Make us your home page

Get the quickest, smartest news, analysis and photos from the Bucs game emailed to you shortly after the final whistle.

(View our Privacy Policy)

Jesuit runner a portrait of determination

TAMPA — Jordan Schilit needed a subject to draw for a project in his advanced placement art class at Jesuit, so he picked himself. In a concentration essay submitted to his instructor, the standout cross country performer described his mission:

"I will depict my life as a runner — both the triumphs and the sorrows that have developed my character. I will illustrate the vigor and difficulty of distance running as well as the excitement gained from when you succeed. My motivation for this idea came from the first-hand experiences of the wide-ranges of emotions that a runner can go through. I may have achieved many significant accomplishments with high school running, but the hunger for an individual and team state championship has motivated me to achieve more than I could have ever imagined."

Schilit hopes his skills as an artist can do justice to his talents as a runner. Drawings, he believes, often tell a story better than words.

"Sometimes you have emotions you can't describe," Schilit said. "But you can show them with your artwork."

As both an artist and a runner, the senior has come a long way since his freshman year.

That fall, Schilit enrolled in an art class because he was required to. He started with simple sketchbook drawings but ultimately was selected for an honors class and later his current course, reserved for the most talented of the lot.

Schilit also began running as a freshman but initially wasn't good enough to make the varsity roster. Last fall, he placed 12th at the Class 2A state meet. Today, he's one of the region's best distance runners, has a personal best of 15 minutes, 47 seconds and almost certainly will run in college.

Between art and running, Schilit finds parallels.

"You have to be patient with artwork and drawing," Schilit said. "And in cross country, it's not something that just comes to you. (Not making the team as a ninth-grader) taught me that nothing comes easy."

On a highly regarded squad that includes Connor Revord, who is among the state's top performers, Schilit often gets overlooked. But, as Plant's Mike Boza, who coached Schilit two years at Jesuit, put it, "He'd be the No. 1 runner on most teams" in Florida.

"He's running with a lot of confidence, knowing he's in the hunt," Boza said. "He's not afraid to run out front in every race. And he tries to win."

Jesuit runner a portrait of determination 09/30/08 [Last modified: Tuesday, September 30, 2008 9:56pm]
Photo reprints | Article reprints

© 2017 Tampa Bay Times


Join the discussion: Click to view comments, add yours

  1. Tampa Bay Super Bowls: A brief history and some predictions for 2021


    At last, Tampa will host a Super Bowl again. It used to be that the Cigar City would host one a decade, but by the time February 2021 rolls around, it will have been 12 years since the epic showdown between the Steelers and Cardinals. Because it has been awhile, let's revisit those past Super Bowls while also peering …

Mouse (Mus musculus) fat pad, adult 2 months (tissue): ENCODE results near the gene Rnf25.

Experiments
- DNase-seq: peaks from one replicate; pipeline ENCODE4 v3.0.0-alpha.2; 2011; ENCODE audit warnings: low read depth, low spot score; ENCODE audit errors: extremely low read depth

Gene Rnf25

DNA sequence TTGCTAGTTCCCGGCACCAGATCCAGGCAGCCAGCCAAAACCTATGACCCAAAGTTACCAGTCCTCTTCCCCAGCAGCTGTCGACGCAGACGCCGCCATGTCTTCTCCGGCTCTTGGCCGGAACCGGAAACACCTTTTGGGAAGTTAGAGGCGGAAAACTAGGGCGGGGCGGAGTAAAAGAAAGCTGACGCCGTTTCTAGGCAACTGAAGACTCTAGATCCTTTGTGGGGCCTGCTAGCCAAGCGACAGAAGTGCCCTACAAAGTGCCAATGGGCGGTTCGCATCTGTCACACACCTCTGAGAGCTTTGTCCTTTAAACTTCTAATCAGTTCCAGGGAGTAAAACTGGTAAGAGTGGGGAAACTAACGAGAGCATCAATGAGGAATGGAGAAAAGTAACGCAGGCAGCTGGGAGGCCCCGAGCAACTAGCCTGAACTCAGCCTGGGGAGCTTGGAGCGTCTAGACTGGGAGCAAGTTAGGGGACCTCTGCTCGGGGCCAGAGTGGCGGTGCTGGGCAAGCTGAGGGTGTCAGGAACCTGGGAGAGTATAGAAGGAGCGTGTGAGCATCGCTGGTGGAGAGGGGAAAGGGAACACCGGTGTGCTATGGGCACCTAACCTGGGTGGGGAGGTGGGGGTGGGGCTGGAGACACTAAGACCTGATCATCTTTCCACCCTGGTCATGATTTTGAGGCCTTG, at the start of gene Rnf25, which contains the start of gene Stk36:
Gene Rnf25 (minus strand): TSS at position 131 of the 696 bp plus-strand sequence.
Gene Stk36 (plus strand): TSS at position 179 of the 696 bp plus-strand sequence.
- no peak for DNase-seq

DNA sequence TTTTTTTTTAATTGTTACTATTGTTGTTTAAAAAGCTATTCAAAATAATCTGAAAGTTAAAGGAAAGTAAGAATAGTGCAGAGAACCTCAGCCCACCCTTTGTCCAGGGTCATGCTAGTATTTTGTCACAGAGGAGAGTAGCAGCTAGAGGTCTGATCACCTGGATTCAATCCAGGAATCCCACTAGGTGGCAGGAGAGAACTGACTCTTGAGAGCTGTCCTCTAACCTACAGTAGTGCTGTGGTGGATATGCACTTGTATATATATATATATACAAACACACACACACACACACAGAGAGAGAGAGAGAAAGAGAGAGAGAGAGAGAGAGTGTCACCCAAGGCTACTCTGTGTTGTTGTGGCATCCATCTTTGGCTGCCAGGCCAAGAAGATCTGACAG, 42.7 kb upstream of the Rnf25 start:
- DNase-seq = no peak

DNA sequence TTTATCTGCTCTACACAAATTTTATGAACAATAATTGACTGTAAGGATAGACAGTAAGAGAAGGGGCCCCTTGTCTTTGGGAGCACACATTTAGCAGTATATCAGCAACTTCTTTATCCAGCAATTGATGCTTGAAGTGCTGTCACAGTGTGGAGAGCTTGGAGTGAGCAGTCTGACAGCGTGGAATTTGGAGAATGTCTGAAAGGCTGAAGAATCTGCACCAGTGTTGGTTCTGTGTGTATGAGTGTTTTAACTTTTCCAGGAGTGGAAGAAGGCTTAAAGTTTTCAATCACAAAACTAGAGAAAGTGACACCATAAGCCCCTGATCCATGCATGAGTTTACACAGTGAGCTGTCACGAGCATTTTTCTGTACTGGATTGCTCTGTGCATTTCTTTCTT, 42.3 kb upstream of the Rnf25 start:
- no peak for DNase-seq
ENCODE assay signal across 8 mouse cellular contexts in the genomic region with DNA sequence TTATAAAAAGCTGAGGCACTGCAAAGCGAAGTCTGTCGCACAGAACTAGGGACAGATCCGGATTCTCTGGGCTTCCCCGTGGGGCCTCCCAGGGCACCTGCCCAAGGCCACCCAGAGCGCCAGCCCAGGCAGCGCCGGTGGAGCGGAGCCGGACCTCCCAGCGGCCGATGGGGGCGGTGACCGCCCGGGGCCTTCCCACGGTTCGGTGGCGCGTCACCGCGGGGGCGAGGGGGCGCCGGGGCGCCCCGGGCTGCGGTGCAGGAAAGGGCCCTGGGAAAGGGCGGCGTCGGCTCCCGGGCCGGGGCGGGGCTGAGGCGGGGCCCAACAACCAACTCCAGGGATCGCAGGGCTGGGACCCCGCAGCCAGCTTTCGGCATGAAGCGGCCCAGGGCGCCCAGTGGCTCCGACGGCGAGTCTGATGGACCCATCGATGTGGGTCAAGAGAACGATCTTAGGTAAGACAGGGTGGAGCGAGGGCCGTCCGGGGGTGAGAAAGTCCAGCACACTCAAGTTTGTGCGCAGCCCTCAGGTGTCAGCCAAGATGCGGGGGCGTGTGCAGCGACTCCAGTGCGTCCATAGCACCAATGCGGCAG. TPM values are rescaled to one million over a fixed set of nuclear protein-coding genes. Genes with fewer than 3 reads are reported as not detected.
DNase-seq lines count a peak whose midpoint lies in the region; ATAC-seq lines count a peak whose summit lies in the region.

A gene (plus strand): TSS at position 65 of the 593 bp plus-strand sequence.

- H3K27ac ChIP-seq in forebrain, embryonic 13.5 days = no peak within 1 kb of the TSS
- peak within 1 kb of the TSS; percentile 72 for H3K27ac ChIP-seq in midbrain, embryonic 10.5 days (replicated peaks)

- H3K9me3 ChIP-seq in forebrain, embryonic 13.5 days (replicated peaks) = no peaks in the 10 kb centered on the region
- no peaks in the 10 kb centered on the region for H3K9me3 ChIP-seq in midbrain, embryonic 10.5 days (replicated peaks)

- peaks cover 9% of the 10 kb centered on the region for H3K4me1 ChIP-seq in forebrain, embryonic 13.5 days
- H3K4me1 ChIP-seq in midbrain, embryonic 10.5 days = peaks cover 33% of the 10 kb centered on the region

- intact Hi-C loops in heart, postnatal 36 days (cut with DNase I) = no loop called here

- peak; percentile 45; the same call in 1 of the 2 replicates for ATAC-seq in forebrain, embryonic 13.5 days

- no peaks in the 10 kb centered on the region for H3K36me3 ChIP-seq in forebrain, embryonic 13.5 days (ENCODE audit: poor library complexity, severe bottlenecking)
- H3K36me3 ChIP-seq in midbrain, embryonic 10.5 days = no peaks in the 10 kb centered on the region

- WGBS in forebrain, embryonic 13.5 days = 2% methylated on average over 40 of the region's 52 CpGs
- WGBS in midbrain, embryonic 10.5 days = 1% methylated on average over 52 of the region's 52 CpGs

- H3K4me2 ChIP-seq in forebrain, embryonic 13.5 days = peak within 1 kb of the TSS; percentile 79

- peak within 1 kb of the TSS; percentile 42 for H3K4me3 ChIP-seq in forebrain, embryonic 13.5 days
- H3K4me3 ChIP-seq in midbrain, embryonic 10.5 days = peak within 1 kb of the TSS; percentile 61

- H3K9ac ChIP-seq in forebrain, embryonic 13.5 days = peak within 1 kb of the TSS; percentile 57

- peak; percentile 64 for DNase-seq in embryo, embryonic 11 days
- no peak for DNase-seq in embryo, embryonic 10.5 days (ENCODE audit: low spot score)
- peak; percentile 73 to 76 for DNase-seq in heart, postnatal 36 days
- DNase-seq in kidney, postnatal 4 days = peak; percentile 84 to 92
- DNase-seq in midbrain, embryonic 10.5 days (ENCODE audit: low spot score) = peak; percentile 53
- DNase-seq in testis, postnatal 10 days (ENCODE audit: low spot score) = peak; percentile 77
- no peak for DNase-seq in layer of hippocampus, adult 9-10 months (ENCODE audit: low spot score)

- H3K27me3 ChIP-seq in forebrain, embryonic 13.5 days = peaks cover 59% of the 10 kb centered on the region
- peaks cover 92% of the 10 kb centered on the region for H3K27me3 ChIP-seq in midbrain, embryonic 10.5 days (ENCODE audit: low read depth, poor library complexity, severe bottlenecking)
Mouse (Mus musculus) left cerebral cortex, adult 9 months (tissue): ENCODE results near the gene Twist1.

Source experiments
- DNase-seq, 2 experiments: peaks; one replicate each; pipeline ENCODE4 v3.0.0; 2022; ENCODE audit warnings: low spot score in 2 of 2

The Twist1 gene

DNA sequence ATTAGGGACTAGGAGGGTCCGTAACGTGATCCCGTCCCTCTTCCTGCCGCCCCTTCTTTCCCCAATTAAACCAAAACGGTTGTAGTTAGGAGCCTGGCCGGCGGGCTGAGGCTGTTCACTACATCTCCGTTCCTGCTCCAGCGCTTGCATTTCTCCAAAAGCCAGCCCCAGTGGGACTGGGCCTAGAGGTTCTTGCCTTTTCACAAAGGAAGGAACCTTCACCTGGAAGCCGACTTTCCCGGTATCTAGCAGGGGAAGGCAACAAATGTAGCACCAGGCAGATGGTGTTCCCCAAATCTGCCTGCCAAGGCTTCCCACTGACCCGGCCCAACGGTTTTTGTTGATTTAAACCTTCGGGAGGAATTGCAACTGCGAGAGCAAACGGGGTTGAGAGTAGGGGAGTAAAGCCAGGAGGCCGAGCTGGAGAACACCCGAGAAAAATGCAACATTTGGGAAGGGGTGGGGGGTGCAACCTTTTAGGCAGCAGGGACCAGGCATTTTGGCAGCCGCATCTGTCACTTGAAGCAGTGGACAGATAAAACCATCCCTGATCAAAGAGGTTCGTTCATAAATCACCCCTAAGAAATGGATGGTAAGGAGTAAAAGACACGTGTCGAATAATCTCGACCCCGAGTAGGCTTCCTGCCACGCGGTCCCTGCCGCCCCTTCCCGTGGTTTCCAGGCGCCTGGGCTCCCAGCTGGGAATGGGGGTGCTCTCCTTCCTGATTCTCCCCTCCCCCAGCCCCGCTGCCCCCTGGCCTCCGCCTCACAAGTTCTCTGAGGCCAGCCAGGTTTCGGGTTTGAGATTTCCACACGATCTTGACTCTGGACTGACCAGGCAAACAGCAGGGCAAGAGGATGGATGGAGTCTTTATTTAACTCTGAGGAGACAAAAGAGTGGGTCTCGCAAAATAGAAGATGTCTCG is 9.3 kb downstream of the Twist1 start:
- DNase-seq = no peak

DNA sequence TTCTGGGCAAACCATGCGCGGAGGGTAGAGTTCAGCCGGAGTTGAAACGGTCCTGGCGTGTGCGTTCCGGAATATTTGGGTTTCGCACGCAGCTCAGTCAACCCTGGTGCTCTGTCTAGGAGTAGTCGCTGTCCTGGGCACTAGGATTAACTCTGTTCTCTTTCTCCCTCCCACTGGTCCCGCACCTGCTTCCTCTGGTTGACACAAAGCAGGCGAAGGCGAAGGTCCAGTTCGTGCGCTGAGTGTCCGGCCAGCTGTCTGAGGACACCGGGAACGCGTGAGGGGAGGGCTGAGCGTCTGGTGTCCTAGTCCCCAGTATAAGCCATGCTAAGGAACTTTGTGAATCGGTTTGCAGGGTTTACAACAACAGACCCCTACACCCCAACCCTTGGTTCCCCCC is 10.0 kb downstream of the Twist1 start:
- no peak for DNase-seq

Santonio Holmes hauls in the game-winning touchdown in the Steelers' 27-23 Super Bowl XLIII victory over the Cardinals in 2009, the last time Tampa hosted a Super Bowl. [JAMES BORCHUCK | Times]
  2. Rays bats go silent in second straight loss to Angels (w/video)

    The Heater

    ST. PETERSBURG — Sure, Alex Cobb was to blame for the Rays' 4-0 loss on Tuesday.

    Derek Norris strikes out with the bases loaded as the Rays blow a golden opportunity in the seventh inning.
  3. Marc Topkin's takeaways from Tuesday's Rays-Angels game

    The Heater

    RHP Alex Cobb made mistakes on back-to-back pitches to the first two Angels hitters Tuesday, allowing homers to Cameron Maybin and Mike Trout, but otherwise gave the Rays another solid outing, working into the eighth and scattering seven hits.

  4. Rays journal: Brad Miller won't return from DL when eligible

    The Heater

    ST. PETERSBURG — 2B Brad Miller (left abdominal strain) will not return from the 10-day disabled list Friday as he hoped. While he took ground balls Tuesday, he has yet to resume running.

    Rays second baseman Brad Miller, left, with infielder Tim Beckham, says he’s letting his left abdominal strain “cool down” before testing it by running.
  5. USF baseball rallies to beat Tulane in AAC tournament opener


    CLEARWATER — With Tulane runners on first and second and two out in the top of the ninth inning Tuesday, USF's dugout watched as burly American Athletic Conference co-player of the year Hunter Williams' fly to left went deep.

    USF outfielder Chris Chatfield is congratulated by third-base coach Chris Cates after hitting a three-run homer in the third inning, tying the score at 3.